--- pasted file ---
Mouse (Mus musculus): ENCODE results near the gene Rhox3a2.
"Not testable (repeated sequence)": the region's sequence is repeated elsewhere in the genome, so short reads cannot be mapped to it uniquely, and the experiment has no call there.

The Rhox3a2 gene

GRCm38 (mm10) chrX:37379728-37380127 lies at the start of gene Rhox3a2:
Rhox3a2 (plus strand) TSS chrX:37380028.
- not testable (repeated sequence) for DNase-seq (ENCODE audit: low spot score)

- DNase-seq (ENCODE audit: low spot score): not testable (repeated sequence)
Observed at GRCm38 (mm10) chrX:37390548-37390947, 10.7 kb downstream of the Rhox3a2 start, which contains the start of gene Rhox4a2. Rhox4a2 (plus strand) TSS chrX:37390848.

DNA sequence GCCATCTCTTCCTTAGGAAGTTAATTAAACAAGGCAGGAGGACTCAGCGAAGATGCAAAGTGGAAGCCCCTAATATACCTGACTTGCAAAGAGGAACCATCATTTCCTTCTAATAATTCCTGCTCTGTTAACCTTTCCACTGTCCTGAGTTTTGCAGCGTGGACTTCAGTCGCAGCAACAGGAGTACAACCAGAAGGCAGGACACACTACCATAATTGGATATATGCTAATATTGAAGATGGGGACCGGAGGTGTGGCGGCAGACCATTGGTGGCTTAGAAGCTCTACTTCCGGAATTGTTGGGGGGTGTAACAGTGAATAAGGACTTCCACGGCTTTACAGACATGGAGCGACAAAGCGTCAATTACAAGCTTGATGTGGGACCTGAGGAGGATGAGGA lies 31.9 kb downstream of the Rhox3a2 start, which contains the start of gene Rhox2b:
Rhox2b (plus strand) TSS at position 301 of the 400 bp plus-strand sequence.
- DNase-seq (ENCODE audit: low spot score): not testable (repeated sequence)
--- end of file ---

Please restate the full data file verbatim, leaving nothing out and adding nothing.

Mouse (Mus musculus): ENCODE results near the gene Rhox3a2.
"Not testable (repeated sequence)": the region's sequence is repeated elsewhere in the genome, so short reads cannot be mapped to it uniquely, and the experiment has no call there.

The Rhox3a2 gene

GRCm38 (mm10) chrX:37379728-37380127 lies at the start of gene Rhox3a2:
Rhox3a2 (plus strand) TSS chrX:37380028.
- not testable (repeated sequence) for DNase-seq (ENCODE audit: low spot score)

- DNase-seq (ENCODE audit: low spot score): not testable (repeated sequence)
Observed at GRCm38 (mm10) chrX:37390548-37390947, 10.7 kb downstream of the Rhox3a2 start, which contains the start of gene Rhox4a2. Rhox4a2 (plus strand) TSS chrX:37390848.

DNA sequence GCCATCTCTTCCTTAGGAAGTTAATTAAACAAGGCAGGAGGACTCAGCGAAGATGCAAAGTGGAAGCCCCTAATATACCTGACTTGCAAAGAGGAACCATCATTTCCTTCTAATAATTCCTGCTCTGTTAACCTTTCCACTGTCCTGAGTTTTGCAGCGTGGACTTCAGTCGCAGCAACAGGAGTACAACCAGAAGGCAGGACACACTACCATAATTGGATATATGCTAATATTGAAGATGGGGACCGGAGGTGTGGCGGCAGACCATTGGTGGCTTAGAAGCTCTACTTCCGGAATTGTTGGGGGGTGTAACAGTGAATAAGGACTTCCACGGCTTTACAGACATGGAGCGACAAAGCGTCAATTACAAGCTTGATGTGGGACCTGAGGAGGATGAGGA lies 31.9 kb downstream of the Rhox3a2 start, which contains the start of gene Rhox2b:
Rhox2b (plus strand) TSS at position 301 of the 400 bp plus-strand sequence.
- DNase-seq (ENCODE audit: low spot score): not testable (repeated sequence)